The Maltese alphabet
is based on the Latin alphabet
with the addition of some letters with diacritic
marks and digraphs
. It is used to write the Maltese language
, which evolved from the otherwise extinct Siculo-Arabic
dialect, as a result of 800 years independent development.
It contains 30 letters: 24 consonants and 6 vowels (a, e, i, o, u, ie).
There are two types of Maltese consonants:
In the alphabetic sequence c is identical either to k (in front of a, o, u or consonant or as the last letter of the word) or to z (in front of e or i). The letter y is identical to 'i'.
Older versions of the alphabet
Vassalli's alphabet (1788)
Before the standardisation of the Maltese alphabet, there were several ways of writing the sounds peculiar to Maltese, namely ċ, ġ, għ, ħ, w, x, and ż.
was formerly written as c (in front of e and i, in Italian fashion). Vella used ç for ċ
. ç was used in other books during the 19th century. Rather than using a c with a cedilla (ç), Panzavecchia used a c with ogonek
(c̨). A Short Grammar of the Maltese Language
used ch for ċ
, in English fashion. It was not until 1866 that ċ
came to be used.
were formerly confused. When they were differentiated, g
was written as gk, g, gh and (by Vassalli) as a mirrored Arabic/Syriac gimel
resembling a sideways V. On the other hand, ġ
was more commonly written as g or j in English fashion. Vella used a g with two dots (g̈), but in 1843 reduced it to one dot, instituting today's ġ
Until the middle of the 19th century, two għ sounds were differentiated in Maltese. These were variously represented as gh, ġh, gh´, gh˙ and with two letters not represented in Unicode (they resembled an upside down U). Panzavecchia used a specially designed font with a curly gh. A Short Grammar of the Maltese Language used a with a superscript Arabic ayn to represent għ. għ itself was first used in Nuova guida alla conversazione italiana, inglese e maltese.
The letter ħ
had the most variations before being standardised in 1866. It was variously written as ch, and as a h with various diacritics or curly modifications. Some of these symbols were used for [ħ] and some for [x]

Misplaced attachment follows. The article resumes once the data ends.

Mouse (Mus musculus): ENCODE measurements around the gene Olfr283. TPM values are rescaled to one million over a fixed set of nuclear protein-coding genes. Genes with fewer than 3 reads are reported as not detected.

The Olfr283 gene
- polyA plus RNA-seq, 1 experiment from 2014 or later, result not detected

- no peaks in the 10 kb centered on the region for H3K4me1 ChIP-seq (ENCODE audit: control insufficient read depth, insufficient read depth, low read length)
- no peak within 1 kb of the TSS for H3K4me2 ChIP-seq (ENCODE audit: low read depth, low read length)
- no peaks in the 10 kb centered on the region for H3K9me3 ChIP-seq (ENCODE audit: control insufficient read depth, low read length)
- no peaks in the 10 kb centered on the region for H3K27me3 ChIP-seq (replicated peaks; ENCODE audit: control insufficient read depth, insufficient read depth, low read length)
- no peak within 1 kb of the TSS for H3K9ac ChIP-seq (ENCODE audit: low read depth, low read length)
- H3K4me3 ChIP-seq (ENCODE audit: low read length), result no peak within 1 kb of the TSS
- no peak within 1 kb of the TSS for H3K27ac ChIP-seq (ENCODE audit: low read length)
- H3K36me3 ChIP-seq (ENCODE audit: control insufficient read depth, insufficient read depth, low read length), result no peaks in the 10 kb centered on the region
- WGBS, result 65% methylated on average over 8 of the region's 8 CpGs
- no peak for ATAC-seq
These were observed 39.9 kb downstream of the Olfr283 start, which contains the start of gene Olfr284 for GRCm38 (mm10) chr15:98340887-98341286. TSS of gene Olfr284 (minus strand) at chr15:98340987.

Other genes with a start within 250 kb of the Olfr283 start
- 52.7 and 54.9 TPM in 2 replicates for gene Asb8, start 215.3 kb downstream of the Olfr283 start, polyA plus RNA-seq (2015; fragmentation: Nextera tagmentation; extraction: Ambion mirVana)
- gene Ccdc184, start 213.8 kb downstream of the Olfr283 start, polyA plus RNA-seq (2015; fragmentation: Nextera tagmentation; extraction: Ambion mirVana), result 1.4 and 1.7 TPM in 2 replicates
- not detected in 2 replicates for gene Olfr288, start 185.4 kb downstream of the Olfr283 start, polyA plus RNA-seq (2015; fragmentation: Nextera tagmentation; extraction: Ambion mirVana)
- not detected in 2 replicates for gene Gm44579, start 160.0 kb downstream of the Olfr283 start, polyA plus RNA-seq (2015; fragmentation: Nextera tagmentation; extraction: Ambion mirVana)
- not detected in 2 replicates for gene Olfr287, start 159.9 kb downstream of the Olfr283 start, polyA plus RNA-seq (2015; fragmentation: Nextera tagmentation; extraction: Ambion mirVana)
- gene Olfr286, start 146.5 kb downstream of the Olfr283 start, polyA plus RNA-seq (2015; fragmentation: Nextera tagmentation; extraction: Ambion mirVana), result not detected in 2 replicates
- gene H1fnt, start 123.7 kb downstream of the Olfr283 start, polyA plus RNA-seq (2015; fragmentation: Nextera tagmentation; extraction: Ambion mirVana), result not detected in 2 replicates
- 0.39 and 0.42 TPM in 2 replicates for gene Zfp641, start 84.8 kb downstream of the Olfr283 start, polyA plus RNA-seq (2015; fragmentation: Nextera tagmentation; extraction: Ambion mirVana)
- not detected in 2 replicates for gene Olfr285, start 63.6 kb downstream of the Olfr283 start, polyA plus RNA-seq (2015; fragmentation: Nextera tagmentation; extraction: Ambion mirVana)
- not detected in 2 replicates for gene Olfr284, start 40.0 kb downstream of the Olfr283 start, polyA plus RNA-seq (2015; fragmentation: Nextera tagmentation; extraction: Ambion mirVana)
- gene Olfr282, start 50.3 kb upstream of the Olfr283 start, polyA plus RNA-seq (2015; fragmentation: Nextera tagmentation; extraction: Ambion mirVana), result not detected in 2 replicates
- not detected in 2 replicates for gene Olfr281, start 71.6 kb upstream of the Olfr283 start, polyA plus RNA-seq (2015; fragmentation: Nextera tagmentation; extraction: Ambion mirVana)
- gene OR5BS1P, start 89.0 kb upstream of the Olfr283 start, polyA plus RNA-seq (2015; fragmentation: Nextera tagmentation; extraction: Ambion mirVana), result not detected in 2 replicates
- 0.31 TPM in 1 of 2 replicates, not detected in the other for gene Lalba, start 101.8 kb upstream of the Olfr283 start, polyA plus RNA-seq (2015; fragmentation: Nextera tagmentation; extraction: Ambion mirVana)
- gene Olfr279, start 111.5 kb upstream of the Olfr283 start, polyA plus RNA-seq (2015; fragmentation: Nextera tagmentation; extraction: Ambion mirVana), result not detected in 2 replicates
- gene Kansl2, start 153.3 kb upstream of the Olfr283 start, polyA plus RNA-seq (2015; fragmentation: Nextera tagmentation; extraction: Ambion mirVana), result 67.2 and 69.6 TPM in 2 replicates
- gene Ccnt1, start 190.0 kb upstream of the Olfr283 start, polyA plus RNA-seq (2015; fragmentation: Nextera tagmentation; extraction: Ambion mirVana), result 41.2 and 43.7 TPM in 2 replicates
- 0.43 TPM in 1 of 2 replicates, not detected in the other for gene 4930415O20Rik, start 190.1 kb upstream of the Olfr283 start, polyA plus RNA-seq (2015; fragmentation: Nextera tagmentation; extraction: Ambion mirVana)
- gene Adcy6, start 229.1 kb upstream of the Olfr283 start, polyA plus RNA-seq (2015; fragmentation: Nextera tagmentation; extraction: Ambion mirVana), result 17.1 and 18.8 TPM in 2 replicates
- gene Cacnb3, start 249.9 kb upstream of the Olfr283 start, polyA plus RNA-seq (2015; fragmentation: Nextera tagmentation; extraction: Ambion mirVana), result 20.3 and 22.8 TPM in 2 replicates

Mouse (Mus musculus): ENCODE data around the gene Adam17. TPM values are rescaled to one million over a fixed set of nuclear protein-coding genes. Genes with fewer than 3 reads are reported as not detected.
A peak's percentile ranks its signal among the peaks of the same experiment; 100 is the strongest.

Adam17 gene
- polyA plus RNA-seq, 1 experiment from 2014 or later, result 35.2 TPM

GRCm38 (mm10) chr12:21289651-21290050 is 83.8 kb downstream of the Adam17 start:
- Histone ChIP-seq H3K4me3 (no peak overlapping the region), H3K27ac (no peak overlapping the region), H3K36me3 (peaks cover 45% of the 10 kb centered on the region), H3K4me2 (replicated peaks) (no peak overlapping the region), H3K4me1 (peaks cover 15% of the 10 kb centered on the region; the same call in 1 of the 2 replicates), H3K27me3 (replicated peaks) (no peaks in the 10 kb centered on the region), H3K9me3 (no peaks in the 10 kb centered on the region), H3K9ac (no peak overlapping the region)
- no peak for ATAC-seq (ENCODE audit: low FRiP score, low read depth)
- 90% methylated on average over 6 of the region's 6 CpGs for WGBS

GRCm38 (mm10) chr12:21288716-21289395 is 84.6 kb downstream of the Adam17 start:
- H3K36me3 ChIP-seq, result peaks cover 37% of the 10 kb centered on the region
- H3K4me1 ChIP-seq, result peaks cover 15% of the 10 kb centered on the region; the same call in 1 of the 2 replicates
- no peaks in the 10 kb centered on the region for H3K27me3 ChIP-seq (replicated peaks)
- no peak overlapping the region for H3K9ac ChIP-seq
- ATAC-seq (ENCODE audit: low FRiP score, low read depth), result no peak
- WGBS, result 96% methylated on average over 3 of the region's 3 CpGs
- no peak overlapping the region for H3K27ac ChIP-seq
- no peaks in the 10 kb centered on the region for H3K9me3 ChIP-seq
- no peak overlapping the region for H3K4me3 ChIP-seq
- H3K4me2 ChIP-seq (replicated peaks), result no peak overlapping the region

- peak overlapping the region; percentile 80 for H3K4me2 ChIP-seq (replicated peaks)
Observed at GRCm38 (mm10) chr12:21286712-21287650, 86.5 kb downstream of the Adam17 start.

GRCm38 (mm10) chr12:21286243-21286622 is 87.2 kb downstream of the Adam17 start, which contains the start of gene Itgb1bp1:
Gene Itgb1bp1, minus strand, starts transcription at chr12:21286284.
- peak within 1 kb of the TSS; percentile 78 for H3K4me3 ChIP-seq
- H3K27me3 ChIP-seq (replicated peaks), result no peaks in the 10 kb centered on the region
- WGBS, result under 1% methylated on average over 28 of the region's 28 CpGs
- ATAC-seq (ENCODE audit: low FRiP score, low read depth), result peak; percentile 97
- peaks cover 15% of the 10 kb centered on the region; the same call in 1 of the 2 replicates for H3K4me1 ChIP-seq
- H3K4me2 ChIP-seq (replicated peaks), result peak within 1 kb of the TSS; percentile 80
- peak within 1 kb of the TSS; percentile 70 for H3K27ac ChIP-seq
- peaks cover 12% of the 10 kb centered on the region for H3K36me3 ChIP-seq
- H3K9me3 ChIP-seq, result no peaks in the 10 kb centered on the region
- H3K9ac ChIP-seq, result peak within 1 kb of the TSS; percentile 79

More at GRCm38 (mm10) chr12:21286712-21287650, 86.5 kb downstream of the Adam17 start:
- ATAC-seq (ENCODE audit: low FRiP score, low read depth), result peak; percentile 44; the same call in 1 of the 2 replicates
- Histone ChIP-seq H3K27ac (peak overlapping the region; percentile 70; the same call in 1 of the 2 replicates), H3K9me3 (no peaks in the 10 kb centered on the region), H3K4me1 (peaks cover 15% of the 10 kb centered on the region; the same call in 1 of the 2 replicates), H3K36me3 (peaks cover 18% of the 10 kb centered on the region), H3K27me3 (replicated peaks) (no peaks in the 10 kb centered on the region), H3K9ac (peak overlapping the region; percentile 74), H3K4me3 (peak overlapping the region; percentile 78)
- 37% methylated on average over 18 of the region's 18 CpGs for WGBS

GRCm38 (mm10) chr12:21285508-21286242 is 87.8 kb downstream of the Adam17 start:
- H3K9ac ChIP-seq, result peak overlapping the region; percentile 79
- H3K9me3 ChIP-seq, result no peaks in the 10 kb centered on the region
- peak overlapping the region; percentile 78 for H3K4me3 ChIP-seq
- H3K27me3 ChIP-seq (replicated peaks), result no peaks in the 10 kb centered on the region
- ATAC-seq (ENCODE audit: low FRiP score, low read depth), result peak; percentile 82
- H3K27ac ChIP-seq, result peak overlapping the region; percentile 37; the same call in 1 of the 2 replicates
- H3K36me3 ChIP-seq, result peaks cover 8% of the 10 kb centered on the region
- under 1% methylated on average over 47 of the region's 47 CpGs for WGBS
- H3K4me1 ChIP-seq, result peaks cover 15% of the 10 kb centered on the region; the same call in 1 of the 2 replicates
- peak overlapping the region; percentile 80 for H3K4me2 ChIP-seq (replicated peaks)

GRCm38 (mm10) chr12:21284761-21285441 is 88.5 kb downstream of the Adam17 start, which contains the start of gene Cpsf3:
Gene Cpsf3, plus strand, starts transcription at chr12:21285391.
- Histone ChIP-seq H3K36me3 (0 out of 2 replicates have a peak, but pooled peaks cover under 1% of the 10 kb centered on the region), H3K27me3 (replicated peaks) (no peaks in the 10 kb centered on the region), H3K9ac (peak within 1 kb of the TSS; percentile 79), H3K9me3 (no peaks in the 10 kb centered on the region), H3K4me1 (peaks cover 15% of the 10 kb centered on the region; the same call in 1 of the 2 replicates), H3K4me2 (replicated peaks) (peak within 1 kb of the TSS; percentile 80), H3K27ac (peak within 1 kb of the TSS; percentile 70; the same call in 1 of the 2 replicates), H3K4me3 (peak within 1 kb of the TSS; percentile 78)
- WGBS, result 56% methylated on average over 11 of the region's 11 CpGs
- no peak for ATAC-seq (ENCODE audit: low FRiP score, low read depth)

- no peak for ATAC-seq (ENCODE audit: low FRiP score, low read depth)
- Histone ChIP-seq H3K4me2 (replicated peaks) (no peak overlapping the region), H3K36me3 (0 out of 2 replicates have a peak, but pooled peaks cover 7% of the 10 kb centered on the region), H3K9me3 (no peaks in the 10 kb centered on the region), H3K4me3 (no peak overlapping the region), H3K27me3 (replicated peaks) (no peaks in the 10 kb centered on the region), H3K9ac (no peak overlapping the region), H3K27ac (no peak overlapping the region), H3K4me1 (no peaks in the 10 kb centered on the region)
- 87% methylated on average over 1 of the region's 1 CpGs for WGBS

. None of these are present in Unicode. ħ
was first used in 1900, although the capital Ħ
was used earlier (in 1845), where its lower case counterpart was a dotted h.
w was written as w, u or as a modified u (not present in Unicode).
x was traditionally written as sc or x. Vassalli invented a special character similar to Ɯ, just wider, and Panzavecchia used an sc ligature to represent x.
ż and z were formerly confused. When they were differentiated, z was written as ts, z, ʒ or even ż. On the other hand, ż was written as ż, ds, ts, ʒ and z.
Prior to 1900, k was written as k, as well as c, ch and q (in words derived from Italian and Latin).
Vassalli's 1796 work contained several new letters to represent the sounds of the Maltese language, which included the invention of several ad-hoc letters as well as the importation of Cyrillicge
, and ze
. His alphabet is set out in full with modern-day equivalents where known:
A, a = a
B, b = b
T, t = t
D, d = d
E, e = e
F, f = f
[a clockwise-turned V, or a Syriac/Arabic gimel
open to the right] = g
[Ч], ɥ = ċ
H, h = h
[like an upside down ȣ]
[like a ɸ,Φ without the ascenders/descenders]
Y, y = j
[vertically mirrored Г] = ġ
[a clockwise-turned U] = ħ
I, i = i
J, j = j
K, k = k
[I with a small c superimposed on it]
L, l = l
M, m = m
N, n = n
O, o = o
P, p = p
R, r = r
S, s = s
Ɯ, ɯ = x
V, v = v
U, u = u
W, w = w
Z, z = z
Ʒ, ʒ = ż
Æ, æ = final e
Five grave accented vowels are also used to indicate which syllable should be stressed: Àà, Èè, Ìì, Òò, and Ùù.
- ^ Borg and Azzopardi-Alexander, 1997 (1997). Maltese. Routledge. p. xiii. ISBN 0-415-02243-6. In fact, Maltese displays some areal traits typical of Maghrebine Arabic, although over the past 800 years of independent evolution it has drifted apart from Tunisian Arabic
- ^ Brincat, 2005. Maltese - an unusual formula. Originally Maltese was an Arabic dialect but it was immediately exposed to Latinisation because the Normans conquered the islands in 1090, while Christianisation, which was complete by 1250, cut off the dialect from contact with Classical Arabic. Consequently Maltese developed on its own, slowly but steadily absorbing new words from Sicilian and Italian according to the needs of the developing community.
- ^ So who are the ‘real’ Maltese. The kind of Arabic used in the Maltese language is most likely derived from the language spoken by those that repopulated the island from Sicily in the early second millennium; it is known as Siculo-Arab. The Maltese are mostly descendants of these people.
- A Short Grammar of the Maltese Language, Malta, 1845
- Nuova guida alla conversazione italiana, inglese e maltese, Presso Paolo Calleja, Malta, 1866
- G. N. L., Nuova guida alla conversazione italiana, inglese e maltese, Presso Paolo Calleja, Malta, 1866
- Vicenzo Busuttil, Diziunariu mill inglis ghall malti, 2 parts, N. C. Cortis & Sons, Malta, 1900
- Fortunato Panzavecchia, Grammatica della lingua maltese, M. Weiss, Malta, 1845
- Michael Antonius Vassalli, Ktŷb yl klŷm Mâlti ’mfysser byl-Latǐn u byt-Taljân sive Liber dictionum melitensium, Antonio Fulgoni, Rome, 1796
- Michele Antonio Vassalli, Grammatica della lingua maltese, 2 ed., Malta, 1827
- Francis Vella, Maltese Grammar for the Use of the English, Glaucus Masi, Leghorn, 1831
- Francis Vella, Dizionario portatil della lingue maltese, italiana inglese, Livorno, 1843
Last edited on 5 May 2021, at 22:29
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